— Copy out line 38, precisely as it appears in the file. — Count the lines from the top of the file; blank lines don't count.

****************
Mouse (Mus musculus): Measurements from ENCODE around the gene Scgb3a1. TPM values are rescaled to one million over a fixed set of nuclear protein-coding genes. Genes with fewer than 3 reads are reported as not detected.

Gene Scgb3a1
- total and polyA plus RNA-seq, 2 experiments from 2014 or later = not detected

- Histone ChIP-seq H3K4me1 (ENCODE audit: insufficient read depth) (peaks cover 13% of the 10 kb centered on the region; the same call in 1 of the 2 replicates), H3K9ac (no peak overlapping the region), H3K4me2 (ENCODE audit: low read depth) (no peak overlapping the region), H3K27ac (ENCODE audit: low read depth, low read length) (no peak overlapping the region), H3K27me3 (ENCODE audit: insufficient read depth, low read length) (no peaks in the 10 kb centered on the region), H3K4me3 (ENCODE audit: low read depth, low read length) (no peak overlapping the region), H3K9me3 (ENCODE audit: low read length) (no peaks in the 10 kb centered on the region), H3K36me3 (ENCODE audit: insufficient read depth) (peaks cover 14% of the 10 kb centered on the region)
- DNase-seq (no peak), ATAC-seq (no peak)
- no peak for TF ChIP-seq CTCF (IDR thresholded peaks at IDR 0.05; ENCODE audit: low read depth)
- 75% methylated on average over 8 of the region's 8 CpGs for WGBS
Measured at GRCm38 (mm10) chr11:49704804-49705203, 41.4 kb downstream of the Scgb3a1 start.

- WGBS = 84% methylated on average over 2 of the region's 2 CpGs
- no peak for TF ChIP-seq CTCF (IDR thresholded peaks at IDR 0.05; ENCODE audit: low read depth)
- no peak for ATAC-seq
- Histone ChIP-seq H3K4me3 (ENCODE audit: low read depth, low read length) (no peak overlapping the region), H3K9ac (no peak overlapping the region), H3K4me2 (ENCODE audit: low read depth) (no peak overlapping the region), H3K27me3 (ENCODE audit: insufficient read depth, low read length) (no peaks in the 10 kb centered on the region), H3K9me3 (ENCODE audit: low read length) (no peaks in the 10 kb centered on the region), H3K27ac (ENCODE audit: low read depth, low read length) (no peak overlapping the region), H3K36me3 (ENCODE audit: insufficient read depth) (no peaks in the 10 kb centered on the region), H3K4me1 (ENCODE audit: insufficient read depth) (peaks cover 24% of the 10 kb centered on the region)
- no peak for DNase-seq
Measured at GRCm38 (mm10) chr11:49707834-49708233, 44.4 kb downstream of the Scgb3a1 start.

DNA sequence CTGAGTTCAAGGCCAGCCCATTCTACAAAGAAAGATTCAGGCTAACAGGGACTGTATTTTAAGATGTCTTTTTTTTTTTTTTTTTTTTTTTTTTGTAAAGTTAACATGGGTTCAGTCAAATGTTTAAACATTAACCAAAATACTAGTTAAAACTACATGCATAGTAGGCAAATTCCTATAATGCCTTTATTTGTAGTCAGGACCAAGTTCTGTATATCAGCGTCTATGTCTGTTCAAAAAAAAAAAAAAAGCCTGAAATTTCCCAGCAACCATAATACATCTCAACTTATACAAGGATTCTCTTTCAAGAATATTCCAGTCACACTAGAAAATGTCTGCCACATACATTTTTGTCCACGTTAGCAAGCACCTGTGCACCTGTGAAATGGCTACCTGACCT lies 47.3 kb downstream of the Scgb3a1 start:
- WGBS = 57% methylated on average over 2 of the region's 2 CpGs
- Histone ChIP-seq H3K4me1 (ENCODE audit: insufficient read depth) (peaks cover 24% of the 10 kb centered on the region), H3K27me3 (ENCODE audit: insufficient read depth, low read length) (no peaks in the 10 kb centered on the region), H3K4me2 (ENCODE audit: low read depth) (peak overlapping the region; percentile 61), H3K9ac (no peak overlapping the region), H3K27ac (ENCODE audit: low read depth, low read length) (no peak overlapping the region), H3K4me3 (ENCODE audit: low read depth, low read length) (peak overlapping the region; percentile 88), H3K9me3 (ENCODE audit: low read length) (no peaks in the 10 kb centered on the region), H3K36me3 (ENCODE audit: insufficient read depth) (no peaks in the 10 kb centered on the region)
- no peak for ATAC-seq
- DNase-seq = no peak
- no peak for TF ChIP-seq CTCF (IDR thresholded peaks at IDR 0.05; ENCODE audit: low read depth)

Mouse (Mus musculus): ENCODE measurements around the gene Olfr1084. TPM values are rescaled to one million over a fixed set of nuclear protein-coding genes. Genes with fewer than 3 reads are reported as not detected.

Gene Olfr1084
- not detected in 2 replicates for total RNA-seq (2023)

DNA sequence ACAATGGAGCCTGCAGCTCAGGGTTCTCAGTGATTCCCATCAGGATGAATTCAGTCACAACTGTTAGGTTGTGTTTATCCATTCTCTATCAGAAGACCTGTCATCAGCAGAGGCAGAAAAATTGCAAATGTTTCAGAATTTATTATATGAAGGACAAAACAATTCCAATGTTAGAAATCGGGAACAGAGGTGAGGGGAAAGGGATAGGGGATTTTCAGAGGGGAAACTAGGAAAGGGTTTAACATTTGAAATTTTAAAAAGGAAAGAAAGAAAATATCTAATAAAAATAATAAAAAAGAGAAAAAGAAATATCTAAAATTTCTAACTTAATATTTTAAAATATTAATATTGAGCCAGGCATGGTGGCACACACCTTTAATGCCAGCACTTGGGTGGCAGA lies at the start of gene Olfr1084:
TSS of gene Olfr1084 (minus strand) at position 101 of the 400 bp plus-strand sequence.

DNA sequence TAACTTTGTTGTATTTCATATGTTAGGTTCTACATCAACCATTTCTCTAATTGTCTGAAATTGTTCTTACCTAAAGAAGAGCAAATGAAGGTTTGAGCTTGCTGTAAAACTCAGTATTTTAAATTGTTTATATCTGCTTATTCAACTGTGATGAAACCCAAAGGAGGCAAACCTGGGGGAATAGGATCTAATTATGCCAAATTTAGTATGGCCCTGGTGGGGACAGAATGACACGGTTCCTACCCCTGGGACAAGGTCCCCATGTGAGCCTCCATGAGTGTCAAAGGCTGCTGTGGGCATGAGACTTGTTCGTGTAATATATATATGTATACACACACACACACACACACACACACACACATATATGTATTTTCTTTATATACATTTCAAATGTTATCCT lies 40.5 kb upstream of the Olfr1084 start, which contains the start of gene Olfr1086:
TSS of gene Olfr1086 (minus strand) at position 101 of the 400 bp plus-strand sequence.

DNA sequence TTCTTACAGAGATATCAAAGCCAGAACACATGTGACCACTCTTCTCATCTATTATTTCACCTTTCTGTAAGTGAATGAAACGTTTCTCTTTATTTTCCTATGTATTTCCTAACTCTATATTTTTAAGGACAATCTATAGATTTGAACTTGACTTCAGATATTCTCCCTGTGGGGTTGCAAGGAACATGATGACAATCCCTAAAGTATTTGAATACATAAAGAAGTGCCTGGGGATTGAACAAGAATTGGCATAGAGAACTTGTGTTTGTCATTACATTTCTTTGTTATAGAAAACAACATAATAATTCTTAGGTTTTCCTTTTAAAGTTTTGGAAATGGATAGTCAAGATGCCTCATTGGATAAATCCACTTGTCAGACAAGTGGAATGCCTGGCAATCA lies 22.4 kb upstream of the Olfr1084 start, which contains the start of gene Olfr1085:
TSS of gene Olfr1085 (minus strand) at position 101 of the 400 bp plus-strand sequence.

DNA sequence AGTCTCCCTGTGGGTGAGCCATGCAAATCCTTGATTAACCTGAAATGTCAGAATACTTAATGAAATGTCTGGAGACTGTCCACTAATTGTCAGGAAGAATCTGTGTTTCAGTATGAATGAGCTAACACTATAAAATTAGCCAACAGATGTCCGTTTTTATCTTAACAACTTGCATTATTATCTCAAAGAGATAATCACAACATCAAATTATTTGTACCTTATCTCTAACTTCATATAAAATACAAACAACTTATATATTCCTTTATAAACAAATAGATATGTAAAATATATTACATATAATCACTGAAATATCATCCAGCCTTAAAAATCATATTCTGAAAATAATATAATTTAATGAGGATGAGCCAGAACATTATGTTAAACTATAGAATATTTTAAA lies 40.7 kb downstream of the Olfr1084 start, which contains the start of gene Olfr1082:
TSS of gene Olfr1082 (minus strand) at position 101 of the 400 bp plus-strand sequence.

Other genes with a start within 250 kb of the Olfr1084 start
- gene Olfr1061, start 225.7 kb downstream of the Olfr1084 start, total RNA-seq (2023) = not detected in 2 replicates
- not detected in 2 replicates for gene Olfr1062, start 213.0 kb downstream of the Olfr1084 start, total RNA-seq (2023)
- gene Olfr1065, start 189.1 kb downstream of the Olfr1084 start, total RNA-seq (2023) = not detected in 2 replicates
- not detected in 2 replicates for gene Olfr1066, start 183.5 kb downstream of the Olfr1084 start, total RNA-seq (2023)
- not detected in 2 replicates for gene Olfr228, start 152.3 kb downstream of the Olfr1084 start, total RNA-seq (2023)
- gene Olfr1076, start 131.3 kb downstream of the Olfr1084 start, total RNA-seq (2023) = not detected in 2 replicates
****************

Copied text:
- gene Olfr1076, start 131.3 kb downstream of the Olfr1084 start, total RNA-seq (2023) = not detected in 2 replicates